Cool water brings fish up from the deep

As water temperatures drop into the upper 60s, sport fish such as white bass, crappie, and walleye move up from cool, deep water and become more active. Here they feed, taking advantage of the abundant prey and preparing for the coming winter. At this time, they are easier to find and catch.

Through much of the fall, white bass and wipers often continue their summer habit of feeding on shad in the cool of the night. If they can't be found near the surface, cast jigs, spinners, or crankbaits along rip-rapped piers, jetties, or dams in 6 to 20 feet of water. Minnows, live shad, and jigging spoons also work well along dropoffs or flats.

Walleye are quite difficult to find in the hot summer months, but in October, they can often be found near humps, islands, and drop-offs in 15 to 25 feet of water. Drifting a jig-minnow combination or trolling shad-colored crankbaits works well.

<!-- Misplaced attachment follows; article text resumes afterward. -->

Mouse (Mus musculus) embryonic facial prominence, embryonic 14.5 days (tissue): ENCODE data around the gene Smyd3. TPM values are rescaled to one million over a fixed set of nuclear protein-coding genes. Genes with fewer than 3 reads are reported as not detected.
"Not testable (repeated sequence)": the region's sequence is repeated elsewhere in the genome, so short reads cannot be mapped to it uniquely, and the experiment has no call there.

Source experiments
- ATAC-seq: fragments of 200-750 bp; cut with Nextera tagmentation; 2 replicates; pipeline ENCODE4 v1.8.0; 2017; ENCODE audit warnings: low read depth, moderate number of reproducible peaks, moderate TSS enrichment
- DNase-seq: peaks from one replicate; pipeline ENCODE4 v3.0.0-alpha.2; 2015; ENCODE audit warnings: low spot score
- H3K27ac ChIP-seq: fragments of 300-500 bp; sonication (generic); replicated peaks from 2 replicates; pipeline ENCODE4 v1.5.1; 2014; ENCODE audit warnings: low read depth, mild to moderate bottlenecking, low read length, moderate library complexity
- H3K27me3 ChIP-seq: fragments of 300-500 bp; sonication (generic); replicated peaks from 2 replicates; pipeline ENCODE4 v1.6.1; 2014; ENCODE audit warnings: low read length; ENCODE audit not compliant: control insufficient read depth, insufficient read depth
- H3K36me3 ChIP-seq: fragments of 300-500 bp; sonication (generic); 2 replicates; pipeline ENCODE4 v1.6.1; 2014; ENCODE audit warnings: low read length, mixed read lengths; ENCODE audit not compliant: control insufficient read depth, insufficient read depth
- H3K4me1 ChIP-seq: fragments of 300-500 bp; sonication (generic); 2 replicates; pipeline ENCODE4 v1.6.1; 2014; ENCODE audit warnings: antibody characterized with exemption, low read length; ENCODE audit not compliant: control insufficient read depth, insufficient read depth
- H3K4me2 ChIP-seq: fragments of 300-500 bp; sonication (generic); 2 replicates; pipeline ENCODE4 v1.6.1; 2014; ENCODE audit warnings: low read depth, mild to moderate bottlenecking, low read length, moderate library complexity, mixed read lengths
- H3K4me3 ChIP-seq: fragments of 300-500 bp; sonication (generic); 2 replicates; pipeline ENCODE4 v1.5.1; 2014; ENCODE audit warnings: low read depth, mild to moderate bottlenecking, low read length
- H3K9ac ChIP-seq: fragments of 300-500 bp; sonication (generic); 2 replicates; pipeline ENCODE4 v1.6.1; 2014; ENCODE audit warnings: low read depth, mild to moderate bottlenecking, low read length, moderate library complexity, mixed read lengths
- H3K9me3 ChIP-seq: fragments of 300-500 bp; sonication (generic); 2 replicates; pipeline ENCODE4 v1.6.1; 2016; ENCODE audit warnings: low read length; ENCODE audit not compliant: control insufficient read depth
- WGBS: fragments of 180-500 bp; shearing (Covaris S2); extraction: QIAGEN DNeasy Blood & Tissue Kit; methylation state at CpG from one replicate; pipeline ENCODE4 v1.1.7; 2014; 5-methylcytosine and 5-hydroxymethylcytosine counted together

Crappie can also be found at this time of year 6 to 20 feet deep, often near brush, old stumps, and submerged trees. Vertically fishing jigs or jig-minnow combinations is effective. Later in the fall, as the water cools below 50 degrees, crappie congregate in large schools and move into the main lake. They still frequent submerged timber or creek and river channels, but they may also suspend themselves in open, deeper water at this time of year. Using a depth finder, mark suspended schools with a marker buoy and position the boat directly over the school. Drop a jig or jigging spoon down and adjust the depth until it's at or just above the depth of the fish.

Because gizzard shad are the most common prey species in Kansas reservoirs, use jigs, spoons, and crankbaits that resemble shad.

More information is available in the fishing reports section of the KDWP website.